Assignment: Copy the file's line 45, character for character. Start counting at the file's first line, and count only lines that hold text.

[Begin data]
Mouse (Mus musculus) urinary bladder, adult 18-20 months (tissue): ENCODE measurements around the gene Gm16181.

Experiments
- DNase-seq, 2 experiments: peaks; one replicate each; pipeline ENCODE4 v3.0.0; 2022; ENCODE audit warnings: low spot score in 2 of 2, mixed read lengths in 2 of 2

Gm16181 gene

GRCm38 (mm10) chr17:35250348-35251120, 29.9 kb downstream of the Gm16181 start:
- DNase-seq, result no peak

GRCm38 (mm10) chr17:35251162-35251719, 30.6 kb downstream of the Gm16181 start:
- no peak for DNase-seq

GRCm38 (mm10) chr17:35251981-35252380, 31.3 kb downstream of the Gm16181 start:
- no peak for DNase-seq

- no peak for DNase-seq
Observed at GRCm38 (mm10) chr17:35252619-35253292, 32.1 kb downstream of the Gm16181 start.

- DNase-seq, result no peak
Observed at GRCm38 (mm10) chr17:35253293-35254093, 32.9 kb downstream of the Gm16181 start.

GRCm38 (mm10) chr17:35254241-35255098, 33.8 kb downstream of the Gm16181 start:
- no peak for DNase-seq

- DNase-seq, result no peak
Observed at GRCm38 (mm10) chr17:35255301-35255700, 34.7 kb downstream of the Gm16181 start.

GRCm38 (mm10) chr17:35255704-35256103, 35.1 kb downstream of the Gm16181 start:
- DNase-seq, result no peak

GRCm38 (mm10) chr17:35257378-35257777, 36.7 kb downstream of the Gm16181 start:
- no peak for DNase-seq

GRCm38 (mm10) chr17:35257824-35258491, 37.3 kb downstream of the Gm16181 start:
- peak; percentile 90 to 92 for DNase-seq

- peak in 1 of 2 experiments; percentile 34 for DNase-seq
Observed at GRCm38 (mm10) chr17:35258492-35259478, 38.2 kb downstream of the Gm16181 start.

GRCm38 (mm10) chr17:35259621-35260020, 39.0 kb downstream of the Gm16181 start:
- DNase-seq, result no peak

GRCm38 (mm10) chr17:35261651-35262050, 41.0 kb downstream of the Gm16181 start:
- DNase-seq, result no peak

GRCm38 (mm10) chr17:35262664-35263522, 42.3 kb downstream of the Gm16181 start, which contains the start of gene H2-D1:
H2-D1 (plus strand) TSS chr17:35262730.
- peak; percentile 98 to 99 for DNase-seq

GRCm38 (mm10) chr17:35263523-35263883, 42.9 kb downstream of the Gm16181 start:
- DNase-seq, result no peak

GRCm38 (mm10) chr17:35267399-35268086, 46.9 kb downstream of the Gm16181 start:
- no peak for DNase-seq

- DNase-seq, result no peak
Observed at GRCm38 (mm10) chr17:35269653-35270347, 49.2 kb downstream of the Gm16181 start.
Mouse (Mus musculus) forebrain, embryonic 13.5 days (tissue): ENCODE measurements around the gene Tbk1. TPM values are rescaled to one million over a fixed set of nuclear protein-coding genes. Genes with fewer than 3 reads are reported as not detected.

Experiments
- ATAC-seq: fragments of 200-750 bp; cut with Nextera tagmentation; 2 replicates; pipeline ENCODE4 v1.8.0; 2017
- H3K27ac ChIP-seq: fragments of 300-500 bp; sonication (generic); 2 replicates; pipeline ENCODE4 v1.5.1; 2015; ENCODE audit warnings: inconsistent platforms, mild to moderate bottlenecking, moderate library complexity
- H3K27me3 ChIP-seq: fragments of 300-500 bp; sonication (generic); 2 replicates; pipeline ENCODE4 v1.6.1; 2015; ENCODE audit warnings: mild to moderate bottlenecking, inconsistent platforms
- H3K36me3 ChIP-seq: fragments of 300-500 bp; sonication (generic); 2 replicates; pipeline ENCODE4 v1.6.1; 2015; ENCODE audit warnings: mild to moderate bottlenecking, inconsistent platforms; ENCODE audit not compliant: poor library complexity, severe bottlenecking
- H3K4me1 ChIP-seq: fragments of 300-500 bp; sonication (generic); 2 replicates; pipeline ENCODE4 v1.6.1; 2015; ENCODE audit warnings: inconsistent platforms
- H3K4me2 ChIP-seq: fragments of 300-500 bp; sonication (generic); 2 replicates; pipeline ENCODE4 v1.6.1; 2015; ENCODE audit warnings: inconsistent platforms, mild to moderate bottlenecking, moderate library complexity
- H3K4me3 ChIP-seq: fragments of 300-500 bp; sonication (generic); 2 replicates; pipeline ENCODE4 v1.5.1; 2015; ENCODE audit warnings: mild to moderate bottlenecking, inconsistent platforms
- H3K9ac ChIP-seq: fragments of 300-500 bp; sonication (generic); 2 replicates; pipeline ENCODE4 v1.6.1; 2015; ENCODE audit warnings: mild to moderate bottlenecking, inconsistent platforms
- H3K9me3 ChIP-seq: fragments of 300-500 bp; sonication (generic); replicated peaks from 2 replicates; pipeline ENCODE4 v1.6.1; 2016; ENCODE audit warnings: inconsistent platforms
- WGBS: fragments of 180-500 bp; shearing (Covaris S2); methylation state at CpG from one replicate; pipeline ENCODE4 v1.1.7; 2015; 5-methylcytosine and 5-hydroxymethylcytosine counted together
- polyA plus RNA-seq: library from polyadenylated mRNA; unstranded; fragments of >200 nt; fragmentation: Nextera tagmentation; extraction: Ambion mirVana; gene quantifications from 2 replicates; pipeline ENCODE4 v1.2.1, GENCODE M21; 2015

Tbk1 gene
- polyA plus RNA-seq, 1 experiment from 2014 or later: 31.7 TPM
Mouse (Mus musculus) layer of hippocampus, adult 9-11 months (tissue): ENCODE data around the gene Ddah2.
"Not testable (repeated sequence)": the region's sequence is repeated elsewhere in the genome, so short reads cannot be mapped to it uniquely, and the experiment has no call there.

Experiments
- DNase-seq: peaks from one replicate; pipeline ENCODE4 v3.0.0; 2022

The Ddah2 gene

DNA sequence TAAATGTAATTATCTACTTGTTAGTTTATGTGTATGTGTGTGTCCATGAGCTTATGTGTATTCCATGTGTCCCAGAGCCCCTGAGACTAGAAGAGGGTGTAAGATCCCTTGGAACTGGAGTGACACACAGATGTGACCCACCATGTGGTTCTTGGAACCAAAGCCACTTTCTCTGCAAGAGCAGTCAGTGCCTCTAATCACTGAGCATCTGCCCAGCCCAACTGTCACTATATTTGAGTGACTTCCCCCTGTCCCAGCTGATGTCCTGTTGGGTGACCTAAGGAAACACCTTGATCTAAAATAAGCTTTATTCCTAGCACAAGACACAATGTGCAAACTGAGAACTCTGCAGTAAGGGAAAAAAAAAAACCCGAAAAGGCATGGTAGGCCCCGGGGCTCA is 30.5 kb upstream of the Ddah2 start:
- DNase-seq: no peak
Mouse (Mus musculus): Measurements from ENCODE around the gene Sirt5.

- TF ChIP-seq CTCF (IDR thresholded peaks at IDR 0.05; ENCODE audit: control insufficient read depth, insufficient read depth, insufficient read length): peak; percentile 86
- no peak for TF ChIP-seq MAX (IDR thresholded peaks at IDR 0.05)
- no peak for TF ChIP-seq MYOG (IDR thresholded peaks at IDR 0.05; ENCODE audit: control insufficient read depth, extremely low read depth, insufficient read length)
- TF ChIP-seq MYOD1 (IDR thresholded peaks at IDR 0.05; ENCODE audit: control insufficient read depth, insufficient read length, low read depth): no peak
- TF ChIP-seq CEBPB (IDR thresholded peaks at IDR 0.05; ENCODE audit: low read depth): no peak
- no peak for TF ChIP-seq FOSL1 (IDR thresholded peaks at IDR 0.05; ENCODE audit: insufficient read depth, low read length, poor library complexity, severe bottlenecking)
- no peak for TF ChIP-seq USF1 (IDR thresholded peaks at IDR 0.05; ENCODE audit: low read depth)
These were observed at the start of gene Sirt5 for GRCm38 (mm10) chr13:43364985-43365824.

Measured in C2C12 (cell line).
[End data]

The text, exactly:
- H3K36me3 ChIP-seq: fragments of 300-500 bp; sonication (generic); 2 replicates; pipeline ENCODE4 v1.6.1; 2015; ENCODE audit warnings: mild to moderate bottlenecking, inconsistent platforms; ENCODE audit not compliant: poor library complexity, severe bottlenecking